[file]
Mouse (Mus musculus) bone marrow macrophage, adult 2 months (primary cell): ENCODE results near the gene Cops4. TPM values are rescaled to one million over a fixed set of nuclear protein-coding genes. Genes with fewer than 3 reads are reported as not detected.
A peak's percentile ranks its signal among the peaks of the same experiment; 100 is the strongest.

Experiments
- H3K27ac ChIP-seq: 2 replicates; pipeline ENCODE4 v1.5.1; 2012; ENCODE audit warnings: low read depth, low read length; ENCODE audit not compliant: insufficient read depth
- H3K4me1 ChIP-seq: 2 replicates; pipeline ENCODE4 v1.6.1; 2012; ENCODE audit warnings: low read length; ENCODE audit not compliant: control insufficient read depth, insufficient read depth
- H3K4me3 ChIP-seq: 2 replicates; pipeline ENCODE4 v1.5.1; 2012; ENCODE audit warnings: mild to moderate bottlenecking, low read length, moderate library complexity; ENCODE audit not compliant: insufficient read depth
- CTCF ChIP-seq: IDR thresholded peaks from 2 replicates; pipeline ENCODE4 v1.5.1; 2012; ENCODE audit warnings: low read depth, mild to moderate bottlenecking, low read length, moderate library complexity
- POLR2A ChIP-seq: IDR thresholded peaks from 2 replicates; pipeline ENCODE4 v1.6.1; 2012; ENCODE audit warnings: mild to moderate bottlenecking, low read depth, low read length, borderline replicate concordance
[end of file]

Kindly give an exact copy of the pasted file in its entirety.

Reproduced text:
Mouse (Mus musculus) bone marrow macrophage, adult 2 months (primary cell): ENCODE results near the gene Cops4. TPM values are rescaled to one million over a fixed set of nuclear protein-coding genes. Genes with fewer than 3 reads are reported as not detected.
A peak's percentile ranks its signal among the peaks of the same experiment; 100 is the strongest.

Experiments
- H3K27ac ChIP-seq: 2 replicates; pipeline ENCODE4 v1.5.1; 2012; ENCODE audit warnings: low read depth, low read length; ENCODE audit not compliant: insufficient read depth
- H3K4me1 ChIP-seq: 2 replicates; pipeline ENCODE4 v1.6.1; 2012; ENCODE audit warnings: low read length; ENCODE audit not compliant: control insufficient read depth, insufficient read depth
- H3K4me3 ChIP-seq: 2 replicates; pipeline ENCODE4 v1.5.1; 2012; ENCODE audit warnings: mild to moderate bottlenecking, low read length, moderate library complexity; ENCODE audit not compliant: insufficient read depth
- CTCF ChIP-seq: IDR thresholded peaks from 2 replicates; pipeline ENCODE4 v1.5.1; 2012; ENCODE audit warnings: low read depth, mild to moderate bottlenecking, low read length, moderate library complexity
- POLR2A ChIP-seq: IDR thresholded peaks from 2 replicates; pipeline ENCODE4 v1.6.1; 2012; ENCODE audit warnings: mild to moderate bottlenecking, low read depth, low read length, borderline replicate concordance